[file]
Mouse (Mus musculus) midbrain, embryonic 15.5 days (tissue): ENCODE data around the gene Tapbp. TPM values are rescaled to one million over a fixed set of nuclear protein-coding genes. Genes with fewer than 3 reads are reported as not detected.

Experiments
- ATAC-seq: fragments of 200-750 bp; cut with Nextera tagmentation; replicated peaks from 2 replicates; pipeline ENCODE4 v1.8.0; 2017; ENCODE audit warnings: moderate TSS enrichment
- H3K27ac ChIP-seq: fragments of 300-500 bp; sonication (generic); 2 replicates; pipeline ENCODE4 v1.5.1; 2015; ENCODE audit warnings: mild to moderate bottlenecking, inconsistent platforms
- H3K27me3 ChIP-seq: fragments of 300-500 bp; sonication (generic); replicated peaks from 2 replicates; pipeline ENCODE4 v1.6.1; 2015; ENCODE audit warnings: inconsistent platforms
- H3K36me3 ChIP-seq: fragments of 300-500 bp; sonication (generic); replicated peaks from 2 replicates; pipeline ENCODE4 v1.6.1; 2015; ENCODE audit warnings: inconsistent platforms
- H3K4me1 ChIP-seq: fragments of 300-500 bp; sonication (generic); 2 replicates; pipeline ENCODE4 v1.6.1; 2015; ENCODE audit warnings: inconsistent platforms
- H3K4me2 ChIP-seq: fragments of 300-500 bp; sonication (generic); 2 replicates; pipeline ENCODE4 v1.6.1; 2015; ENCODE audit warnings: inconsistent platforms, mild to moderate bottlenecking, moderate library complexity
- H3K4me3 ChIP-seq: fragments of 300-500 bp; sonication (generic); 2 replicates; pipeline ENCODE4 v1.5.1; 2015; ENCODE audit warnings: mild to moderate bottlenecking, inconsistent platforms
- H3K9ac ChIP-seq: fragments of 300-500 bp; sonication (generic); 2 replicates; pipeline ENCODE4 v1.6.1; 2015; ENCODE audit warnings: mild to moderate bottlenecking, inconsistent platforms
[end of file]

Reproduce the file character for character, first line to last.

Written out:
Mouse (Mus musculus) midbrain, embryonic 15.5 days (tissue): ENCODE data around the gene Tapbp. TPM values are rescaled to one million over a fixed set of nuclear protein-coding genes. Genes with fewer than 3 reads are reported as not detected.

Experiments
- ATAC-seq: fragments of 200-750 bp; cut with Nextera tagmentation; replicated peaks from 2 replicates; pipeline ENCODE4 v1.8.0; 2017; ENCODE audit warnings: moderate TSS enrichment
- H3K27ac ChIP-seq: fragments of 300-500 bp; sonication (generic); 2 replicates; pipeline ENCODE4 v1.5.1; 2015; ENCODE audit warnings: mild to moderate bottlenecking, inconsistent platforms
- H3K27me3 ChIP-seq: fragments of 300-500 bp; sonication (generic); replicated peaks from 2 replicates; pipeline ENCODE4 v1.6.1; 2015; ENCODE audit warnings: inconsistent platforms
- H3K36me3 ChIP-seq: fragments of 300-500 bp; sonication (generic); replicated peaks from 2 replicates; pipeline ENCODE4 v1.6.1; 2015; ENCODE audit warnings: inconsistent platforms
- H3K4me1 ChIP-seq: fragments of 300-500 bp; sonication (generic); 2 replicates; pipeline ENCODE4 v1.6.1; 2015; ENCODE audit warnings: inconsistent platforms
- H3K4me2 ChIP-seq: fragments of 300-500 bp; sonication (generic); 2 replicates; pipeline ENCODE4 v1.6.1; 2015; ENCODE audit warnings: inconsistent platforms, mild to moderate bottlenecking, moderate library complexity
- H3K4me3 ChIP-seq: fragments of 300-500 bp; sonication (generic); 2 replicates; pipeline ENCODE4 v1.5.1; 2015; ENCODE audit warnings: mild to moderate bottlenecking, inconsistent platforms
- H3K9ac ChIP-seq: fragments of 300-500 bp; sonication (generic); 2 replicates; pipeline ENCODE4 v1.6.1; 2015; ENCODE audit warnings: mild to moderate bottlenecking, inconsistent platforms